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Legacy Clients: What’s Missing in the Fee/Commission Debate

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I recently had an email exchange with a long-time financial advisor that raised an interesting wrinkle to the fee discussion (see, for example, my previous posts Financial Planning or Asset Management? Clients Need Both, and Charging AUM Fees Does Not Conflict With Financial Planning.)

The new wrinkle in the discussion is this: how should advisors hande “legacy clients” when they convert their advisory business from commission compensation to fees? Here’s how this thoughtful advisor laid out the issues: 

“I know of ‘advisors’ who have sold folks load products and move them to fees after a few years. Where are the ethics in moving them to a fee model when they’ve already paid the upfront load, and now have to pay an annual fee?

Every broker-dealer in America can produce a grid that shows how the advisor will benefit from conversion to a fee arrangement. It’s better for the broker-dealer, it’s better for the advisor. But it’s not better for the client who paid for a different arrangement years ago.

I still hold my Series 7 to take care of my legacy commission clients. And I often take over legacy accounts from clients when they hire me. Most of those takeover cases are commission-based products.”

Seems like legacy accounts are a case where the client-centered thing to do is to remain commission based. But I had to ask about the economics involved: “If you don’t convert legacy clients and legacy accounts over to annual fee payments,” I wrote back, “how do you get paid for your ongoing advice on those portfolios? Seems like great deal for the clients, but no so much for their advisor…”

Here’s his answer:
“If an older legacy client paid me through a front-end sales charge back in the day and I now get paid 25 basis points to handle questions, account needs, etc…., then I’m getting paid to handle those things. I got more upfront back in the day, and in exchange, I get less annually.

By the way, if one puts pencil to paper on that, that arrangement is clearly better for the long-term client. Could I make more money (and as the father of two daughters in college, this is pretty important)? If that was all I concentrated on, I probably could. But I was taught to believe that if I take care of the folks across the table, I will be taken care of  as well.

They have a fancy word for that (Fiduciary), but I just call it doing the right thing every day.”

My initial reaction is that if all advisors were like this guy, we probably wouldn’t be discussing the fee/commission issue. Yet in the real world (Ever notice how something good rarely follows this statement? But I digress…), it seems as if we need a better process for protecting clients who want to convert to fee-paying accounts. I wonder if there couldn’t be simple formula that accounts for what the client has paid up front.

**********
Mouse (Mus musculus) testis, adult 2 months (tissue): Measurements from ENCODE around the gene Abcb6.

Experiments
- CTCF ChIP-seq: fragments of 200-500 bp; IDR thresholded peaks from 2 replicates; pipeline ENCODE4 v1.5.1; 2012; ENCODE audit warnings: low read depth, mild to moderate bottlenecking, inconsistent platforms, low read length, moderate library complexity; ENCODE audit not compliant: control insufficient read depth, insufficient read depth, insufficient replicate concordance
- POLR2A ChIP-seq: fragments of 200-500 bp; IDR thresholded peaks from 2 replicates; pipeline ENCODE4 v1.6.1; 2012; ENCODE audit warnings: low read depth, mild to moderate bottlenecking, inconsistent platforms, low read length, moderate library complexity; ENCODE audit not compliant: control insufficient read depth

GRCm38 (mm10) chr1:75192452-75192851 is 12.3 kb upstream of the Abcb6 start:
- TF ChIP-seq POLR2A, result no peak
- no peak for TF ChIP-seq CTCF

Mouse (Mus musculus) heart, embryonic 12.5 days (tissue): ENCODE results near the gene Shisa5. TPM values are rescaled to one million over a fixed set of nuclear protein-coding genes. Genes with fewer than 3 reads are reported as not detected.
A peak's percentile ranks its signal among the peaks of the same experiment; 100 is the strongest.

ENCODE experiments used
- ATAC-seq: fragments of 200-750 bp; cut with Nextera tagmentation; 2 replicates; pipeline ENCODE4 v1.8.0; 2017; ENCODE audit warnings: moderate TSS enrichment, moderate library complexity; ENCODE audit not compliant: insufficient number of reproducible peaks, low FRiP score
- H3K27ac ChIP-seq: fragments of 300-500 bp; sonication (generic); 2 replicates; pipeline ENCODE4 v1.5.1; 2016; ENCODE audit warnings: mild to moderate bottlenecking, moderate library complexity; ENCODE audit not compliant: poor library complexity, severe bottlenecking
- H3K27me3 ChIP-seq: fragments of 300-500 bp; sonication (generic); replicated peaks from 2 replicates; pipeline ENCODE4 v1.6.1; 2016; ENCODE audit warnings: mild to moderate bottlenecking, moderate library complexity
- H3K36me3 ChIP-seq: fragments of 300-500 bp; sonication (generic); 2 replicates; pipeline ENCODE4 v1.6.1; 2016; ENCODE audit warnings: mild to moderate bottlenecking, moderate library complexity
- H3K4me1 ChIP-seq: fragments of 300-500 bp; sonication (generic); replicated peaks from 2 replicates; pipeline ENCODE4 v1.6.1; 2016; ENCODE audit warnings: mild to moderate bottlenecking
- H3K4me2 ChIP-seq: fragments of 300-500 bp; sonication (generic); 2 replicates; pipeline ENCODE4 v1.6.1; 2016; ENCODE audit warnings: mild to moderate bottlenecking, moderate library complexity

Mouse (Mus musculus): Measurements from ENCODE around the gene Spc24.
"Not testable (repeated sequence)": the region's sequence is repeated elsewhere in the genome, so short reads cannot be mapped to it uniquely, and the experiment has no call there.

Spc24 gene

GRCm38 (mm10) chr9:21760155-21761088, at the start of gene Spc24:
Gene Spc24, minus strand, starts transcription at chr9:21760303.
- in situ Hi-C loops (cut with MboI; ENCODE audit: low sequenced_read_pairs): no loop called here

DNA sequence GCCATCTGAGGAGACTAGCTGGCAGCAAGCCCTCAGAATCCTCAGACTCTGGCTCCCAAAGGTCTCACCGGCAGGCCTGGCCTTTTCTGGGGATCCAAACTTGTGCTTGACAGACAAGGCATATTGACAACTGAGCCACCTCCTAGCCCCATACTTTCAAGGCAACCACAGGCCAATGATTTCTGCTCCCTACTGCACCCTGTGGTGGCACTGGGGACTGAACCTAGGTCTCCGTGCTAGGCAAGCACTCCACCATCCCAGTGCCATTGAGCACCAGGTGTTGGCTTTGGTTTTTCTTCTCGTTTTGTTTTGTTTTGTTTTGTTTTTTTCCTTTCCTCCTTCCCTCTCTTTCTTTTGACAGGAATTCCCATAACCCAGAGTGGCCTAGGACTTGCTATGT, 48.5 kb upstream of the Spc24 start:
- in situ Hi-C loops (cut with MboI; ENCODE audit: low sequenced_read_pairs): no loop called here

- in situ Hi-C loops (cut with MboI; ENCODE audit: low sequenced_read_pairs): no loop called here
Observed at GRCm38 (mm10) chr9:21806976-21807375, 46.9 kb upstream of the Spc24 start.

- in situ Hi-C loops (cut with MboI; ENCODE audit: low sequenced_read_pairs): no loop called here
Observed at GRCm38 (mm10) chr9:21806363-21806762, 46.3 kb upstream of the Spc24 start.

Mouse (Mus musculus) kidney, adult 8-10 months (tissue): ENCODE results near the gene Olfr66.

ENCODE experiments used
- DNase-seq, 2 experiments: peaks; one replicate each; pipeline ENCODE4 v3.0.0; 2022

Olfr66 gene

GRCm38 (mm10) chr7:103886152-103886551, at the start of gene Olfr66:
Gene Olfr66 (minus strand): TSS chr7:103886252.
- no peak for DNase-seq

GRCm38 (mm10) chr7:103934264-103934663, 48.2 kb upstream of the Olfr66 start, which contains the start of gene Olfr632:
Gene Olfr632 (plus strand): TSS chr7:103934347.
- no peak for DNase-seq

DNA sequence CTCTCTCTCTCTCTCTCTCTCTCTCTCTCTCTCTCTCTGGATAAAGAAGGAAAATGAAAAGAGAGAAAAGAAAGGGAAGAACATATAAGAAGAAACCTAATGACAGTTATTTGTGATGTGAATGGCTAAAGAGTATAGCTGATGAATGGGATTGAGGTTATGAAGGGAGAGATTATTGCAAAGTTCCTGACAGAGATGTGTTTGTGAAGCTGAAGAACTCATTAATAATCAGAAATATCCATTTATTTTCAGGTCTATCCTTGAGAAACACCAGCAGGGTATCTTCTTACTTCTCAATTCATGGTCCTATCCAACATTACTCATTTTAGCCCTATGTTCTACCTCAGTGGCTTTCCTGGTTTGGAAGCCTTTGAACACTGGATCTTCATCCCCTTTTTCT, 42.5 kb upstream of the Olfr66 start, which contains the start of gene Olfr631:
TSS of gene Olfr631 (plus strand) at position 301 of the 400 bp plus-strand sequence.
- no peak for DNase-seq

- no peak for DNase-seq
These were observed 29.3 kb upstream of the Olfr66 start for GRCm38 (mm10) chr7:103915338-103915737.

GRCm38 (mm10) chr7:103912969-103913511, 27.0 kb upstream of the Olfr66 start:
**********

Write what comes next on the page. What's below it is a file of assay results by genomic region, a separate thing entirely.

For instance, suppose a client invested $500,000, and his broker charged him a 3% commission on the funds, or $15,000. If after, say, two years, the broker wanted to convert the account to a fee, say 1%, that fee would be $5,000 per year.

The upfront commission then might be credited to the client’s account to cover the first three years of asset management; and the broker would only begin to collect his 1% fee in the fourth year. That way, there would be no incentive for brokers to “double dip,” and yet they could convert their clients to ongoing fee compensated advice, if that’s what the client wants and is willing to pay for it.

Why would a client want to do that, if it will cost more?

It seems to me that this is part of the equation that gets left out of discussions that only focus on the “cost” to the clients. Sure, paying a sales commission might be “cheaper” for the client if you only consider the dollar amount, but what about what the client is getting in return?

A commission is a payment for one-time advice: delivered on one day. A fee is payment for ongoing advice, delivered every day, year after year. The $15,000 commission in the above example is payment for one day’s work. The 1% fee ($5,000) is for 365 days work, which works out to $41 per day.

What’s more, the “commission” created a rather large incentive to roll the account into new funds, whether that would be prudent or not, and a new $15,000 commission (give or take), depending on the growth of the portfolio. With a fee, of course, there’s no such conflicting incentive.

What’s more, with a commission, the advisor is under no obligation to act in the best interest of the client; such as determining whether the in-house BD fund is worth the higher expense ratio. A fee-paid fiduciary, of course, has such an obligation. Altogether, this seems like a pretty fair deal, for $41 a day.